Saint Vinobaji Bhave, in his discourses in Marathi, highlights the distinction between Prakruti (Natural life), Sanskruti (Culture) and Vikruti (unnatural behavioural distortion) with a most appealing example. He says, "If you are hungry and you eat a roti, it is prakruti. If you find a hungry person sitting next to you and if you first feed him half of the roti you had, then it is sanskruti. And if you disregard and eat all by yourself without sharing with the needy person, it is vikruti.” If Vinobaji was amongst us today, he would have indeed lost faith in humanity.
World renowned psychologist, Dr Dick Millar, called this affliction as 'Affluenza'! According to his research, excess ill-gotten money, either black or white, drives men and women to indulge in immoral behaviour. In this context, it would be interesting to see the famous Hollywood movie, 'The Wolf of Wall Street'. Money, he observes, makes people self-centred. Sometimes it manifests into inhuman actions. They believe and try to even buy happiness with money. When they fail, they lose their sanity and try to get it by force. Criminality sets in.
As against this, a common hardworking person though not well off, conducts himself thoughtfully and in total resonance with the society, he or she lives in. This morally endowed person finds it necessary for their peace and safety. Social research conducted by the University of Berkeley shows that the B-rich, in many cases rising up from the middle class, display contempt for the poor and are arrogant and rude in their approach. The horsepower of their newly acquired cars enter their shoulders as they drive through pedestrian crossings or jump red lights, much to the chagrin of pedestrians and other motorists. Come to think of it, a research scholar in the Tata Institute of Social Research could easily earn his doctorate by conducting a similar study on the behavioural tendencies of the B-rich in India today.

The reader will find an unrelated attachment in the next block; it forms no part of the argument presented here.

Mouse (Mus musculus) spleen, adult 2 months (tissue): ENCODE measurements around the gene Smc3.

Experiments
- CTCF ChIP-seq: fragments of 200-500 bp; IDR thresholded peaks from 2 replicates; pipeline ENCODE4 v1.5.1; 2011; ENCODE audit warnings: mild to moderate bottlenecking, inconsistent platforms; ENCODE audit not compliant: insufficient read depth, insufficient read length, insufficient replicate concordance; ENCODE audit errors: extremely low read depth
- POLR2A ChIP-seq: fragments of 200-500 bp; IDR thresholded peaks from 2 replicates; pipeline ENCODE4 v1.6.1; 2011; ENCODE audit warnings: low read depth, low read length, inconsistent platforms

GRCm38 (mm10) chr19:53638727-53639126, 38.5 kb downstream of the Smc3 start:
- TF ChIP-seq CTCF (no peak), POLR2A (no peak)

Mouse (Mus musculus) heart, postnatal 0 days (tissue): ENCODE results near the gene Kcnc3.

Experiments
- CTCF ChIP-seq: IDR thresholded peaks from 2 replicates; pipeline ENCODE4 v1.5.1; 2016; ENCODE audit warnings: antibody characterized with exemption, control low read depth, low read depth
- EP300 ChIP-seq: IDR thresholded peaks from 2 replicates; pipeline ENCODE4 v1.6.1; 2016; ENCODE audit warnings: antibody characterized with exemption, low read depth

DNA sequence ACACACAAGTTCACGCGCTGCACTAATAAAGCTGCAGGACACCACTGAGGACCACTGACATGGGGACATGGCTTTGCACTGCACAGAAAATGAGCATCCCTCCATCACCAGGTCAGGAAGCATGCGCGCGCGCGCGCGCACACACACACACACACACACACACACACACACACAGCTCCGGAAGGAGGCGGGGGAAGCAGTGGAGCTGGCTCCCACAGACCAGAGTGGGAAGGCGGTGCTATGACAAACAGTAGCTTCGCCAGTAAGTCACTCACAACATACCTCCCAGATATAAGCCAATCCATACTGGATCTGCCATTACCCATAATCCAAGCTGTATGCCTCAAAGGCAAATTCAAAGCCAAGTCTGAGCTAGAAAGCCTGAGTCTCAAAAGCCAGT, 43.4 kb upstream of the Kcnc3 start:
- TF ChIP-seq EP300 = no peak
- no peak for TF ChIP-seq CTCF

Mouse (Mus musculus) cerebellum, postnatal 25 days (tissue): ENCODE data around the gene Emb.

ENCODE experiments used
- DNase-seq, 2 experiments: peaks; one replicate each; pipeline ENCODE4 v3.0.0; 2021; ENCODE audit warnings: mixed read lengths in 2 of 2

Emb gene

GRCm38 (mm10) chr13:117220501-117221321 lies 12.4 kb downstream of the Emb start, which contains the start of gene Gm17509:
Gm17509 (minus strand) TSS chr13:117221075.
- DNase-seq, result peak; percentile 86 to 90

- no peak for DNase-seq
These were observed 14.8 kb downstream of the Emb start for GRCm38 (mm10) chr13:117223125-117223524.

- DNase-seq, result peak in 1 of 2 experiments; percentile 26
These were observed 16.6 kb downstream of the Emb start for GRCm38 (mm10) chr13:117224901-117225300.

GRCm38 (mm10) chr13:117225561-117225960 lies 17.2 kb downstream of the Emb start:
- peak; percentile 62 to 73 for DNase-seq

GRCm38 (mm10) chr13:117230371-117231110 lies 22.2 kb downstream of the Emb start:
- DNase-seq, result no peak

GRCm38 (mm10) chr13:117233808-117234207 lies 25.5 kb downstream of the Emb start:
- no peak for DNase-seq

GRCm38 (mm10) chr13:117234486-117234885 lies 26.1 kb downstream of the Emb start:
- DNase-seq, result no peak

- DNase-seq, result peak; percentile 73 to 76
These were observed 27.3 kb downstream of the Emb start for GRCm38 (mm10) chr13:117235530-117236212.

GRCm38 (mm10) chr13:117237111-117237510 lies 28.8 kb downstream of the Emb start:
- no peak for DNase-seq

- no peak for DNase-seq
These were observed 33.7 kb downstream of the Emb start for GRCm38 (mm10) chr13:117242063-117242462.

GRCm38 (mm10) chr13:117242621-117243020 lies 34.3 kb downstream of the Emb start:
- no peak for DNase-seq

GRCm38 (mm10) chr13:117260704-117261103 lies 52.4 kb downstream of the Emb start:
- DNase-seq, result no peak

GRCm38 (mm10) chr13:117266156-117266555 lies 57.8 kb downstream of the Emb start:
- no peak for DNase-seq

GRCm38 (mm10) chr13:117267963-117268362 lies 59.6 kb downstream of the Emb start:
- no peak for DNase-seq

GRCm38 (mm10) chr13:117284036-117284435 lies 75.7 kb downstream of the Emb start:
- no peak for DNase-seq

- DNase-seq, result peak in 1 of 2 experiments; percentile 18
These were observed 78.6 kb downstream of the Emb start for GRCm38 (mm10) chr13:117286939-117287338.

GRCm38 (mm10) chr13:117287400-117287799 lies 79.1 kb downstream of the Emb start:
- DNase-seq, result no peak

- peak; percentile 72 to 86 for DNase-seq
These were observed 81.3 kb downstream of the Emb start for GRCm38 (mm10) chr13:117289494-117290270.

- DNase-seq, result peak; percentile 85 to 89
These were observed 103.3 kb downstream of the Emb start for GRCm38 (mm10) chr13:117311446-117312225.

For many of us, the decline of values and rapid increase in those leading self-centred lives is a cause for concern. Globally, rising moral decline is castigated, but in India, widespread, uncontrolled corruption has become a way of life. It is dangerous and is corroding the social and moral fabric of our country. This enemy within should be a bigger worry than keeping terrorism and our war-thirsty neighbours at bay.
I conclude by narrating an interesting observation from a friend of mine who retired as the head of a highly rated research laboratory. During the last two decades, the jewellery stores in Bandra and other prime localities in Mumbai have grown faster than any other retail outlet. With a small team, covering a period of three months, he studied patterns of people visiting these jewellery stores. He found that over two-third of these were government servants including bureaucrats, police officers, BMC staff and revenue officers. The remaining one-third comprised of businessmen, medical doctors, and corporate honchos. I wondered briefly, as to why our government, which has vowed for a corruption-free society, does not question and arrest these corrupt buyers as they step out of the jewellery stores. Then I woke up to reality; you cannot expect a thief to catch a thief!
(PS Deodhar is founder and former chairman of the Aplab Group of companies. He is also the former chairman of the Electronics Commission of the Government of India and was an advisor to late Prime Minister Rajiv Gandhi on electronics. He also was the chairman of the Broadcast Council in 1992-93 that set in motion the privatisation of the electronic media with metro channels.)